Tribulation - Where the Gloom Becomes Sound (Cover Artwork)


Where the Gloom Becomes Sound (2021)

Century Media

I almost decided not to review this record. It seems that it’s been so widely critically acclaimed that it would have felt like gilding the lily somewhat. But what struck me when listening to this record over the last month or two is how much stylistic distance the band have covered since their early days. So I suppose I’m here to talk about how much you shouldn’t be concerned by the death metal tag that still floats around Tribulation. It was a tag well-deserved in the first few releases from the band (2009’s The Horror is far more consistent with the genre’s tropes) but in the intervening 12 years, something very interesting has happened to Tribulation.

What has happened to Tribulation is that they have elected to ignore the more typical constraints of death metal and even, to some extent, of the melodeath style championed by their countryfolk In Flames, At The Gates and Dark Tranquillity. Where those bands have forged their own paths and diverged from one another to an extent, you can still very clearly draw the dotted lines back to the same point of origin. Whereas Tribulation have become almost an island in their style and approach. First of all, (trigger warning) they do retain an extreme metal vocal. That might be enough on its own to deter some people, but I would implore you to read on. The sonic sound of the band has a spectrum as broad as elements of NWOBHM, neo-classical, Steinman-esque melodrama and gothic grandeur. Tribulation feel original while also drawing from a deep, deep well of their musical forebears.

Let me try and explain a bit better. This album, 10 songs, includes some of the most cinematic and frankly, ‘D and D’ metal you’ll hear all year. Opener “In Remembrance” and “Leviathans” are perfect examples thereof. There is a full track of solo classical, gothic piano in “Lethe”, complete with creaking pedals (it’s utterly enthralling), which then leads straight into one of the best straight-up heavy metal songs in recent years in “Daughter of the Djinn”, boasting some of the most delicious lead guitar work you could wish for. I suppose what I find most impressive is the breadth of the emotional canvas which the band are able to produce across the record’s 48-minute runtime. Metal is maybe not best known for its range, but in the case of Where The Gloom Becomes Sound, yes, there’s melancholy, malevolence and majesty...but there’s also triumph and longing. Disaster and redemption. It has the feel of a cross between Bill and Ted (the first two) and an older production of Lord of the Rings; it’s earthy and warm, but revels in its own…metalness. All the while, it graciously bows its head to its influences without actually sounding like any of them. Surely what all the best bands do.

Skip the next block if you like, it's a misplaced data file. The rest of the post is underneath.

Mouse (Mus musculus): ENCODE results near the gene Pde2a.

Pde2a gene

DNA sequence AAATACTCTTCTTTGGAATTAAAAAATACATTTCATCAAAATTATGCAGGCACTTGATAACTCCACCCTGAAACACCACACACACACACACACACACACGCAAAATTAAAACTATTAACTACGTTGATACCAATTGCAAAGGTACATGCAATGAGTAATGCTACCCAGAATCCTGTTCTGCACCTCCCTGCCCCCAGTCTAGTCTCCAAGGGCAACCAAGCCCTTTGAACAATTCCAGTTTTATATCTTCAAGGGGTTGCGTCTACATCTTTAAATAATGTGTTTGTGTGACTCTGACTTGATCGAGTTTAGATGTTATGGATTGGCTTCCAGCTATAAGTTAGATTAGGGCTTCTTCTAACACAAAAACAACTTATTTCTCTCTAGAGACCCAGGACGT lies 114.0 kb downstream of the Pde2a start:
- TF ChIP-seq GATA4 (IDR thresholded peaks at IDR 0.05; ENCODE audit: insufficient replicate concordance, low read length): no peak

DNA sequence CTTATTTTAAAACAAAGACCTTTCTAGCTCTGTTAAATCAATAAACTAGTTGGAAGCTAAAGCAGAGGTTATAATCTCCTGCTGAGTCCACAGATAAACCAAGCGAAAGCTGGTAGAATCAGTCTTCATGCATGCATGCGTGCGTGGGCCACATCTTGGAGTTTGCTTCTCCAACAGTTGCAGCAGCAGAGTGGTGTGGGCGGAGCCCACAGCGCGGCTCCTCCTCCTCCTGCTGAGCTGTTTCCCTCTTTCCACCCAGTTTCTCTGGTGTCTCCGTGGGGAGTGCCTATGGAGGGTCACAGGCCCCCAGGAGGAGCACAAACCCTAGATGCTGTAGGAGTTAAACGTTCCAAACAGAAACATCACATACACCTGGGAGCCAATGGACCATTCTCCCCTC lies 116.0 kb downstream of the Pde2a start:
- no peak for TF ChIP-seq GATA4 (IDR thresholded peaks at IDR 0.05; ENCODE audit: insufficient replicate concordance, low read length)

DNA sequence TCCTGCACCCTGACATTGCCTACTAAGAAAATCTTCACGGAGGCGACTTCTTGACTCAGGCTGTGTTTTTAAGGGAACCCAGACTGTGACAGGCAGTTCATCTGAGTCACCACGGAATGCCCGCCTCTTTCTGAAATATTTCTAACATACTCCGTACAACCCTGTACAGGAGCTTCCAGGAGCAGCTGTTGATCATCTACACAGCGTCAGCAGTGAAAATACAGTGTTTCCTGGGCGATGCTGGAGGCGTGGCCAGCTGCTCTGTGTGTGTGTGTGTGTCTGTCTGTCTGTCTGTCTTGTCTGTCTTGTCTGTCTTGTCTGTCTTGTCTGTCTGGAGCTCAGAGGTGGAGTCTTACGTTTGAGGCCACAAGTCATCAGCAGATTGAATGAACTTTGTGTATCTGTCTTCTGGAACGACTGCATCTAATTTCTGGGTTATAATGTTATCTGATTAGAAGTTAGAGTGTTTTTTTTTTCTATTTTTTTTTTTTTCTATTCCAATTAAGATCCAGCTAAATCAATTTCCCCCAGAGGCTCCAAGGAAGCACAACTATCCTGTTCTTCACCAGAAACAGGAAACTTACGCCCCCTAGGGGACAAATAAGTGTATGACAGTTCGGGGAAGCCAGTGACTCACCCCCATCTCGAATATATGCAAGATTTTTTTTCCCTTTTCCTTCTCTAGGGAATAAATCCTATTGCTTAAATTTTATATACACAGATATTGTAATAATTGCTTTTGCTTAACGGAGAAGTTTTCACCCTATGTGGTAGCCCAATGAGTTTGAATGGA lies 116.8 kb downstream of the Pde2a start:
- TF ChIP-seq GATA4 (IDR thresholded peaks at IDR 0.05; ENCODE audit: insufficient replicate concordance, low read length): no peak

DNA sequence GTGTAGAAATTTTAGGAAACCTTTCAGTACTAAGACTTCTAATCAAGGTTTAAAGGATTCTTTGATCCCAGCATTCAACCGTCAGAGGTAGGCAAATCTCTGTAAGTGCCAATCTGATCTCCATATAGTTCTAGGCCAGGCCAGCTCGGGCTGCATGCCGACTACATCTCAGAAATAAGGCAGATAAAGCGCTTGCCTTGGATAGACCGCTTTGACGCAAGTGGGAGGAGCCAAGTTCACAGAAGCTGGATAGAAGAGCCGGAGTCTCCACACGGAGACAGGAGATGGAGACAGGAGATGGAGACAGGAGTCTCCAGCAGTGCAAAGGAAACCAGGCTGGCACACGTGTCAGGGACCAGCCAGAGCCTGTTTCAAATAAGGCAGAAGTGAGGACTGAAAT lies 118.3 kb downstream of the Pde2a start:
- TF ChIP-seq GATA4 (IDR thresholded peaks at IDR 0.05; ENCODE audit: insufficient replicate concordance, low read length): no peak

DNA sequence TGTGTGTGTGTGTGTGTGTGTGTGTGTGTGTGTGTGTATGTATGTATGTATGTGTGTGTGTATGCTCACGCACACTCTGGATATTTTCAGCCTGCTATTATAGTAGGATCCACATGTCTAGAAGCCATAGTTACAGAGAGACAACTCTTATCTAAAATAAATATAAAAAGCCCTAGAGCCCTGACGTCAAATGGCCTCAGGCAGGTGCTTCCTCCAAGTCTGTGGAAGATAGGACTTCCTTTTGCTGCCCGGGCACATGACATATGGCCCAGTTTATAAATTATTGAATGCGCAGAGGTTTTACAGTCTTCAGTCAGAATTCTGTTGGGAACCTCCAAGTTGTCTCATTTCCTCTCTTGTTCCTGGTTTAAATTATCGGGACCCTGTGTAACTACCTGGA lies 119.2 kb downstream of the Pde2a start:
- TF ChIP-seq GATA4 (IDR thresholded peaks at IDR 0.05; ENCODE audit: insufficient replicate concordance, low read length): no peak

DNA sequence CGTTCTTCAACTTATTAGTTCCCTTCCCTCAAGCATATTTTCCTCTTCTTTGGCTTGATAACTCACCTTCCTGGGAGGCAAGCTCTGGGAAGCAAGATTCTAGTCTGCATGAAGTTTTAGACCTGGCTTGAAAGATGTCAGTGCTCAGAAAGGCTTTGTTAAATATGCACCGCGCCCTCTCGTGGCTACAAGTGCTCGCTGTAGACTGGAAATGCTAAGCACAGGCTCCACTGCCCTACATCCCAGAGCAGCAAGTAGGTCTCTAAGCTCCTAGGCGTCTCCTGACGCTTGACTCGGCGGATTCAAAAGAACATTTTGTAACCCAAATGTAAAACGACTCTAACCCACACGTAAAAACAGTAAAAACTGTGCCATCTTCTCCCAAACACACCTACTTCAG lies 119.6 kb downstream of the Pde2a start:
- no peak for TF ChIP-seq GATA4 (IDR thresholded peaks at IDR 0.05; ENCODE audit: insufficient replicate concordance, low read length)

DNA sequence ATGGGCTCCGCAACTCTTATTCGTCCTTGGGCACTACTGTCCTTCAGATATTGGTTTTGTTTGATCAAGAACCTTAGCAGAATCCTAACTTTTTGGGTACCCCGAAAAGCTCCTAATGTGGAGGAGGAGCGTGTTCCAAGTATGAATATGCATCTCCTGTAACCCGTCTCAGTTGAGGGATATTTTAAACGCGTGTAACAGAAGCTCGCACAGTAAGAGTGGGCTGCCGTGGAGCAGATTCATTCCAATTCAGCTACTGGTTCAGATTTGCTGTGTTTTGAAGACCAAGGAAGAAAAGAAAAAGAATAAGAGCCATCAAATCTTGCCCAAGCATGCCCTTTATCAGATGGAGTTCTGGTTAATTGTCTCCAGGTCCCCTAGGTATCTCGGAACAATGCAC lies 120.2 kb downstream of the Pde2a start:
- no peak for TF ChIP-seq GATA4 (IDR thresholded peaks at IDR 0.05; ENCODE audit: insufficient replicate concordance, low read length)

I can’t pretend I was on board with Tribulation from day one. Or day two or three for that matter. But since 2018’s Down Below they’ve had my attention. I went back, listened and understood their roots. Maybe that’s part of the reason I’m so impressed with where they are now. I understand some people won’t get on with the vocal. I get that dramatic goth stuff is nails down a chalkboard for others. But if you’re on board with heavy metal doing heavy metal stuff, then the quality on display here means you owe it to yourself to listen. It’s produced magnificently and I can’t really find a great deal of fault in it, truth be told. I wouldn’t mind if they bared their teeth and picked up the tempo a bit more occasionally, but then ironically, I’m one of those death metal guys who on the face of it have less of a claim to Tribulation now than maybe I once did. So ignore me on that, but listen to the rest of this review because Tribulation are a class act.